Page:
Offering propane conversions opens up many opportunities for dealers and their customers. But without the support and active involvement of OEMs, it could also expose dealers to many liabilities.
The limited number of propane-ready model numbers means there might not be a mower available with the engine and manufacturer pairing that matches the specific customer needs and desires in your market. Until the engines and the mowers themselves are matched to specific customer types, propane conversion kits are your best choice.
The fight for dealers that have kits to put on machines is that OEMs aren't necessarily working very hard to get kits approved for use. Some OEMs are not yet convinced propane is actually going to be a product that will work for them.
Using kits that are not OEM-tested and approved means great liability for the dealer.
You should look for manufacturing partners who are making the move to associate themselves with conversion companies that can provide OEM-approved kits and mounting plates.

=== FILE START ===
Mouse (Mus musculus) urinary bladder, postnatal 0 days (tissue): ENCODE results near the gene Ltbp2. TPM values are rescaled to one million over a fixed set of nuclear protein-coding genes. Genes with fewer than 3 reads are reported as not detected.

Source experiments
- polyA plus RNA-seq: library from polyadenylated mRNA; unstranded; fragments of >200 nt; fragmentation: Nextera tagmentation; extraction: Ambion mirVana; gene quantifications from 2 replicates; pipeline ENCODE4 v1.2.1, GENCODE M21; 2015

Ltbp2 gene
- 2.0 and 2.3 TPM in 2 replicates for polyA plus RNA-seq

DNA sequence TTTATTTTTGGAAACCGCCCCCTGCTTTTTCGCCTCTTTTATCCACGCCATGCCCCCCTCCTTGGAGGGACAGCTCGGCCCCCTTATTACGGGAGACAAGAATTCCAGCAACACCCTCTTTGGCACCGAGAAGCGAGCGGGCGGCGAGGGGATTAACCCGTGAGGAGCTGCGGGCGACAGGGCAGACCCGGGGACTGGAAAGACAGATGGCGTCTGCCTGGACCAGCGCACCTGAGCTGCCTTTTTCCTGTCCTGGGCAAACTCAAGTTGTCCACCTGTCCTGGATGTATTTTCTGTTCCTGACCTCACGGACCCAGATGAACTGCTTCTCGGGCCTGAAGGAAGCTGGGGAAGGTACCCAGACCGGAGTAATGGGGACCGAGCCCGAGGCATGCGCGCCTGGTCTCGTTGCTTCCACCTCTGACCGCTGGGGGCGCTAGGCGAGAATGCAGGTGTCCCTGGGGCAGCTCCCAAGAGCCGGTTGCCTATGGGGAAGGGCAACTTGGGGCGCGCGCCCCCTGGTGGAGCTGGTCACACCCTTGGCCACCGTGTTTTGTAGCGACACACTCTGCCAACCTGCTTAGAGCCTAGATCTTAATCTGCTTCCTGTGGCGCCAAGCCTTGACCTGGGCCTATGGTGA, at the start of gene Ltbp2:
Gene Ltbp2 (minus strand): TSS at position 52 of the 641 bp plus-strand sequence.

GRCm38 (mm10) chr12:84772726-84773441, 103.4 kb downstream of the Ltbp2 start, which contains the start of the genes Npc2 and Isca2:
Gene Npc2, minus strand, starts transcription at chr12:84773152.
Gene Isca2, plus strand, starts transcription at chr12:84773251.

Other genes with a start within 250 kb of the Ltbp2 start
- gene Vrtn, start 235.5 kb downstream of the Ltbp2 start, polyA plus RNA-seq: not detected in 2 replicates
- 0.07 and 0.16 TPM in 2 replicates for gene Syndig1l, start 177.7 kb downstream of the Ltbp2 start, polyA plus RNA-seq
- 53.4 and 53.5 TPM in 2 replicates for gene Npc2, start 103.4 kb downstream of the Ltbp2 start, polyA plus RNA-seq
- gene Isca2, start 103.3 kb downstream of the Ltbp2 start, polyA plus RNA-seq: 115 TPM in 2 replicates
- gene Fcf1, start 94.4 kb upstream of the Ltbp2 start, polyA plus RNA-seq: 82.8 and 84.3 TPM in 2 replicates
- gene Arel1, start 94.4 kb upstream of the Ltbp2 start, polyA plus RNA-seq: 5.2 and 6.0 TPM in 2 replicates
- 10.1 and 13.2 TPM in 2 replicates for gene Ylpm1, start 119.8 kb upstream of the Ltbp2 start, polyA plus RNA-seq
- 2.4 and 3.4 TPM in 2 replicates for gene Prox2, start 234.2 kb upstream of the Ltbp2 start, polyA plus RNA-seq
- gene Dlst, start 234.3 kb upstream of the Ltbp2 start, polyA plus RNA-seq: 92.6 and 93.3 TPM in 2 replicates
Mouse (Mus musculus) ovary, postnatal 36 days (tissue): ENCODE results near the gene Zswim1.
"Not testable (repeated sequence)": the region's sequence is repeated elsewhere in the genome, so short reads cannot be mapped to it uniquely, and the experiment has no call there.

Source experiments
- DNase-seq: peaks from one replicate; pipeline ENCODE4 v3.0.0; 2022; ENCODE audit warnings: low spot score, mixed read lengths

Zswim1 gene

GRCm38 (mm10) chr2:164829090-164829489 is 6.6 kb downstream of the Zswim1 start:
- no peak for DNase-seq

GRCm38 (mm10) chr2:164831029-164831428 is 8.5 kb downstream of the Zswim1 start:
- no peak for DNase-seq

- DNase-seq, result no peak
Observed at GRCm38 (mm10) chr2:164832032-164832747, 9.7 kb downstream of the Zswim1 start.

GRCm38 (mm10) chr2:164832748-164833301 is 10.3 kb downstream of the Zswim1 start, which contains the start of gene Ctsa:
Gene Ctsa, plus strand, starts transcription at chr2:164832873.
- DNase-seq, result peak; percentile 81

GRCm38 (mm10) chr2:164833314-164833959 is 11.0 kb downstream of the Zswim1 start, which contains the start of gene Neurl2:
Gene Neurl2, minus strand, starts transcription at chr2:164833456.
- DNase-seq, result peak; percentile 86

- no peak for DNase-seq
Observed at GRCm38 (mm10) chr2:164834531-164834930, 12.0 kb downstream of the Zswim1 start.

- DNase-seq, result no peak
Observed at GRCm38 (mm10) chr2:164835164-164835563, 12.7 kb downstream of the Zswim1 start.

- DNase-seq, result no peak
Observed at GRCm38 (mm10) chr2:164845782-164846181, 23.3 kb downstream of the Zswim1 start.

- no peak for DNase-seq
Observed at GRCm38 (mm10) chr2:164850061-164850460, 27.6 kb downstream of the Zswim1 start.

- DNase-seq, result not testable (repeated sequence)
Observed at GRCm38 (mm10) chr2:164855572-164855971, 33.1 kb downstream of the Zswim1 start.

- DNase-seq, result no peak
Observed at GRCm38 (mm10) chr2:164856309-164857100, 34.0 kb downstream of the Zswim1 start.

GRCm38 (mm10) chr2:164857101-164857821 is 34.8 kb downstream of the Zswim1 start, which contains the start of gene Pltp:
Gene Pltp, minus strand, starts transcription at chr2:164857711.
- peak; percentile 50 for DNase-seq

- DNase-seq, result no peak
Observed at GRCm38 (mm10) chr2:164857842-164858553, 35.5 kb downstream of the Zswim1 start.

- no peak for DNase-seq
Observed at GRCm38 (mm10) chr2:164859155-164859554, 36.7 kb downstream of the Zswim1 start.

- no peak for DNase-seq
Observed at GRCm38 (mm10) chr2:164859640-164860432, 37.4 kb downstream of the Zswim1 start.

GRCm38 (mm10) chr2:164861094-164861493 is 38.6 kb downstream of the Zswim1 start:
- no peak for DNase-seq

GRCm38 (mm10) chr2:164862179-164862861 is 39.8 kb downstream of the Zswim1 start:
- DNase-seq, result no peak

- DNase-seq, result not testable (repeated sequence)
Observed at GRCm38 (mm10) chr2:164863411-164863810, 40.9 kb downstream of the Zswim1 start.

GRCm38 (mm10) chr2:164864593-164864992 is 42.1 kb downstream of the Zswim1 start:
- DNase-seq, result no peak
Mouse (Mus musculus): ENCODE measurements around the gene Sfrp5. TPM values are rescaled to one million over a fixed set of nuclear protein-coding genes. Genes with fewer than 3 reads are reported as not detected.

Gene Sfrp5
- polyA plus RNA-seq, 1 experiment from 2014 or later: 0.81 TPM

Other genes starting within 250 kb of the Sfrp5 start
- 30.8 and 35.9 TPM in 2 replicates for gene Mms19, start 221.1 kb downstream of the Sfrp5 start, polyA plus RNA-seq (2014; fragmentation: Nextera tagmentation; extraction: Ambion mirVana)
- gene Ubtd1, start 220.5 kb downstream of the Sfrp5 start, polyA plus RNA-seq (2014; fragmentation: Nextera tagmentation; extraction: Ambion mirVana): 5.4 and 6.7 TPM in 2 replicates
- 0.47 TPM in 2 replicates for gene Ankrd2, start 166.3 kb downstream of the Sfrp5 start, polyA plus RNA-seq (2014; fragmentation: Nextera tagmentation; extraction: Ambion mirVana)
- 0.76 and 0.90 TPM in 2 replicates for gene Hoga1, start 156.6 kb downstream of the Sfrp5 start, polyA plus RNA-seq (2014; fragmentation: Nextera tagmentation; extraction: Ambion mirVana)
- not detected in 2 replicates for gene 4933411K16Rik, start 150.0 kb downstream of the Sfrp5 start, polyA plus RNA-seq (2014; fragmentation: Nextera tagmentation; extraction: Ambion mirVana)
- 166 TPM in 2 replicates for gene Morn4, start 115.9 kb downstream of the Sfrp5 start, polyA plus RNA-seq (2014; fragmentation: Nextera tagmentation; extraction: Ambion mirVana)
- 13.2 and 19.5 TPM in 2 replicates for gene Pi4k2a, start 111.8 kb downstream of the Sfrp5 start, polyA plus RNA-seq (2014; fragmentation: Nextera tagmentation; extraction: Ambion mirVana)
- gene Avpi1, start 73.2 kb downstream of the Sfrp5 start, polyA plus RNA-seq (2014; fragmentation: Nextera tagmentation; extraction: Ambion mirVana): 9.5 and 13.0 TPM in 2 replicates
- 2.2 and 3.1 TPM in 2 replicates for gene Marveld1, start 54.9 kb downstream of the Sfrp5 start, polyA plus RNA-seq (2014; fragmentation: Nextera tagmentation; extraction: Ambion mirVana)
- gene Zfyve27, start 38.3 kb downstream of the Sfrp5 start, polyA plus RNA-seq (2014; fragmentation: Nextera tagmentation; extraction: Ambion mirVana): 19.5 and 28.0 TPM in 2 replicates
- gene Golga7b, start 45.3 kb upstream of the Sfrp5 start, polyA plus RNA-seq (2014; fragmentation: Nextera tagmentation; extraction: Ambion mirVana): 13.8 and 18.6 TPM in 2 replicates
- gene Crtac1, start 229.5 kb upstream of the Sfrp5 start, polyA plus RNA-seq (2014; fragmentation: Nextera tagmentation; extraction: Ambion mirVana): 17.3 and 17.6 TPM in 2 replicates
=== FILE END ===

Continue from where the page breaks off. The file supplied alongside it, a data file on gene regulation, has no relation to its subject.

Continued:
If you're getting into the business of propane conversions, then you need to be trained in taking care of the unit with maintenance and troubleshooting. That knowledge is all a part of convincing the customer that you can service the unit or train them to do so. Encourage your OEM partners to provide the technical training you and your staff need. Dealers should also be sure their OEMs can provide quality technical support to the product end-user when calls come from in the field.
Talk to the OEM representatives in your marketplace and get involved in what is being taught at training schools. It's one thing to have everyone talking about one specific unit, it's another thing to have everyone talking about one specific fuel source.
Dave Wood of Smitty's Lawn & Garden in Olathe, KS, is a stakeholder in a company called Tech Services Incorporated. Tech Services has partnered with EnviroGard to become its exclusive sales and marketing arm with worldwide rights for EnviroGard EPA-certified propane conversion kits.